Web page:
As I write this I am cruising the Adriatic Sea visiting ports in Croatia and am now making our way back to Venice for a couple of days before returning home. As a kid in the sixties the Iron Curtin help a certain fascination for me. A few years ago a group of us hiked the Peaks of the Balkans in Montenegro, Albania and Kosovo and I was very interested to see the effect of communism so many years later after it fell.
What I have seen in Croatia definitely supports the argument that “capitalism isn’t all that bad”. With so much tourism these ports have a sense of vitality. Even when we ventured inland the atmosphere seemed good.
Our National Park infrastructure is failing.
For so long now our National Parks have endured the problem of “deferred maintenance”. This means not been enough money has been budgeted to address the disrepair of the park’s infrastructure. This backlog gets bigger and bigger each year. With the recent inventory conducted by the Appalachian Trail Conservancy, $20 million has been identified in needed maintenance for shelters, bridges structures etc. along the A.T.
The deferred maintenance for our public land reaches over $20 billion. Even with 31 trail maintaining clubs and over 6,000 volunteers working hard, not everything is being addressed. It seems a daunting task to avoid sinking altogether.
Fortunately (hopefully) the Senate and the House of Representatives are both currently weighing two related bills designed to greatly increase the funding for deferred maintenance in National Parks.
The Senate bill (S. 500), also known as the “Restore Our Parks Act” or “ROPA,” and the House bill (H.R. 1225), also known as the “Restore Our Parks and Public Lands Act,” both allocate $6.5 billion. Each bill is a little different, primarily funds would be used for the National Park Service and a couple of other agencies, although not the forest service.
Neither of these bills would divert funding from programs such as the Land & Water Conservation Fund (LWCF), creating a separate fund specifically focused on deferred maintenance needs.
It is important that our Senators and Representatives hear from us to support these bills. Let them know you are standing up for the Appalachian Trail and all of the other public lands that help millions each year experience America’s Great Outdoors.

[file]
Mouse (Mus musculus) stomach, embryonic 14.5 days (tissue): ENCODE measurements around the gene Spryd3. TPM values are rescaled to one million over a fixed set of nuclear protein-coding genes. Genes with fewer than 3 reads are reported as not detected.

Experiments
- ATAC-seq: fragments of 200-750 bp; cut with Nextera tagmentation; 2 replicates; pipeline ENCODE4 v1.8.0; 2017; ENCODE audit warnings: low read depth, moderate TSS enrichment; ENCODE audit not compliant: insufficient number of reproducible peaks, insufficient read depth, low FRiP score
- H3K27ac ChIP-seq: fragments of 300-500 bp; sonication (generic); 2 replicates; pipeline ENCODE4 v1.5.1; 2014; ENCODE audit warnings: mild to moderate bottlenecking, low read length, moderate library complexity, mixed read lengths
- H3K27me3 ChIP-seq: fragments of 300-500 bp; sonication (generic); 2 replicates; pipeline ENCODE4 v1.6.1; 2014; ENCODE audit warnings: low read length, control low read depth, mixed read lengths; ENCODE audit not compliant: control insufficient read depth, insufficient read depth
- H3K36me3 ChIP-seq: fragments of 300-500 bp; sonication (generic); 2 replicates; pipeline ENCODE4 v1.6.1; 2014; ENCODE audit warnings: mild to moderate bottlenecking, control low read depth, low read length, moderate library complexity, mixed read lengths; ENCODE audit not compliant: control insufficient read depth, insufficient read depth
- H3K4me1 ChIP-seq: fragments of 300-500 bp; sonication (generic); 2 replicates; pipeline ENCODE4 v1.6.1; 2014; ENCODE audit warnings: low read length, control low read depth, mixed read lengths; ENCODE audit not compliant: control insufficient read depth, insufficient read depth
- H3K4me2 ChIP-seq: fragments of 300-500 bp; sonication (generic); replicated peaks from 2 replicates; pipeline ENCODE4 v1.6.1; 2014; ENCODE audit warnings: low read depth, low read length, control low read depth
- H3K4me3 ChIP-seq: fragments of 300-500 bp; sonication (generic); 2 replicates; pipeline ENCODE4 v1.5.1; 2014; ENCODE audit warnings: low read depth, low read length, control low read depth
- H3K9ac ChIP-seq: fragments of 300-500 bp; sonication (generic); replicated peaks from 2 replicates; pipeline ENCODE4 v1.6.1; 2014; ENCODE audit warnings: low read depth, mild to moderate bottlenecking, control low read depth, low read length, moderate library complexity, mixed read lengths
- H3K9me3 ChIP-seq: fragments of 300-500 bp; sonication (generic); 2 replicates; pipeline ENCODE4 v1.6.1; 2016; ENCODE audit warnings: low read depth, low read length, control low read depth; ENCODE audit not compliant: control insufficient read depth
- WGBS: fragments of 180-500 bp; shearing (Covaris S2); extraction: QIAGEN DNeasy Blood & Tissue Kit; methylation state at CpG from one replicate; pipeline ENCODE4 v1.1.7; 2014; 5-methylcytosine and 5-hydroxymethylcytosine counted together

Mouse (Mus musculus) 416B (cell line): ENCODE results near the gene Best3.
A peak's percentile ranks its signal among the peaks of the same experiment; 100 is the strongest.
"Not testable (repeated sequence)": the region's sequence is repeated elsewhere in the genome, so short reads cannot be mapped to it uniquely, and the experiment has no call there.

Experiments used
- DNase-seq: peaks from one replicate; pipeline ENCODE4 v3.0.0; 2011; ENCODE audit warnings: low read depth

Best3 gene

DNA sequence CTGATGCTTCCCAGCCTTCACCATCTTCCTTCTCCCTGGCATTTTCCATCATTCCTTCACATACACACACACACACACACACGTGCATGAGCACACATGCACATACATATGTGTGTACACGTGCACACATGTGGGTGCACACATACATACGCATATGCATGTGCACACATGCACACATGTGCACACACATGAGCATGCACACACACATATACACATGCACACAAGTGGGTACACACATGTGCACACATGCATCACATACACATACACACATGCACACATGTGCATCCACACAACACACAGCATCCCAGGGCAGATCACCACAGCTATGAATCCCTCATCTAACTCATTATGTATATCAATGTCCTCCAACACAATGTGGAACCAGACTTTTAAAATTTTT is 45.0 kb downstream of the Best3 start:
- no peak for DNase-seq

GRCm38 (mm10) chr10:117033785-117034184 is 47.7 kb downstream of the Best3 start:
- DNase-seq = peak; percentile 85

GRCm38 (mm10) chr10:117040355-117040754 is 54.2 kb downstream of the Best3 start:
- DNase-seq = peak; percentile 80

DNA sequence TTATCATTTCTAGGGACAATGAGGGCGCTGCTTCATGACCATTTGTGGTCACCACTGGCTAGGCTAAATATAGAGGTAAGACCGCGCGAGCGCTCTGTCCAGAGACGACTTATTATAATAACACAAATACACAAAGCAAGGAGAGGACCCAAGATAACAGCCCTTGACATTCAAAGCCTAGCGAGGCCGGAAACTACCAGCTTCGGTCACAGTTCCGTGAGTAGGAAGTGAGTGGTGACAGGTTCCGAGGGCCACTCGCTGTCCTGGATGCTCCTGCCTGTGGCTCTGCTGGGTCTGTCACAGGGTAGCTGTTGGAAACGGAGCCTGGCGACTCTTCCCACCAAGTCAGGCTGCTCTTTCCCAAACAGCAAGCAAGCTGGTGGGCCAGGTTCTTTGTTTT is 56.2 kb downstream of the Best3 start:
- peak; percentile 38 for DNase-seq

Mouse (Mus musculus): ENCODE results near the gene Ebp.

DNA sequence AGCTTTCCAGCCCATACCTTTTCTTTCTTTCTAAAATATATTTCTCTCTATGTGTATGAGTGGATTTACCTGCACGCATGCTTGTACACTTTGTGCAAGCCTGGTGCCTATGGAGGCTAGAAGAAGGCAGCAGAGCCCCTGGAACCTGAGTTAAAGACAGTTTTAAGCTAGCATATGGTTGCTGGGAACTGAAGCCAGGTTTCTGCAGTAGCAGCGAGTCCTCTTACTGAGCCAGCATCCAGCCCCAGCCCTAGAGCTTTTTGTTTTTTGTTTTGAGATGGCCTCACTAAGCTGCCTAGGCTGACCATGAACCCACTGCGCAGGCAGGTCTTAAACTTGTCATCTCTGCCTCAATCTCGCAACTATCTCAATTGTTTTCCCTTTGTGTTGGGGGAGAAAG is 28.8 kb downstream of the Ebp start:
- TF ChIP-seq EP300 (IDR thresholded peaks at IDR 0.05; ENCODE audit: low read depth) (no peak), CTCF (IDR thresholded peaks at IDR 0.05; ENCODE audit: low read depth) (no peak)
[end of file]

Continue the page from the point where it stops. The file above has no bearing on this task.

The Union Country Gun Range proposal has passed the Environmental Assessment (EA). A “preliminary” decision will come in the next month or two. This shows my lack of understanding about how the federal government works. It seems they post an issue for public input, then ruminate on it for a while, then do something else and allow additional public input and cogitate of that. Then put out a decision to test the waters and get more input.
At a recent PATHE meeting the four subcommittees presented updates. The campsite committee now called the Engineering Committee is looking at how we can manage sustainable campsites, especially in Wilderness Areas. The challenge is to flatten the spring “bubble” to avoid the proliferation that occurs with peak usage. I suspect this could be slightly minimized and we can continue to look forward to similar spring usage as we typically experience. The good news is this year we did not see the volume of hikers increase.
There are two techniques we can use, side-hill tent pads and existing “compliant” sites. Side-hill tent sites make spreading virtually impossible, and if located in strategic locations they should handle the usage in a sustainable manner. We can also continue to use existing areas as long as they can be contained. Since they are already impacted, continued use will not cause additional harm. Within several large camping areas, typically by shelters, camping has been cordoned off and visitors are complying.
The Food Storage Committee is pressing forward towards a forest wide food storage order. This will require all food to be stored in a Bear Resistant Container in the Chattahoochee National Forest. I expect on the next year we should see forest orders from Amicalola Falls State Park well into Virginia along the Appalachian Trail.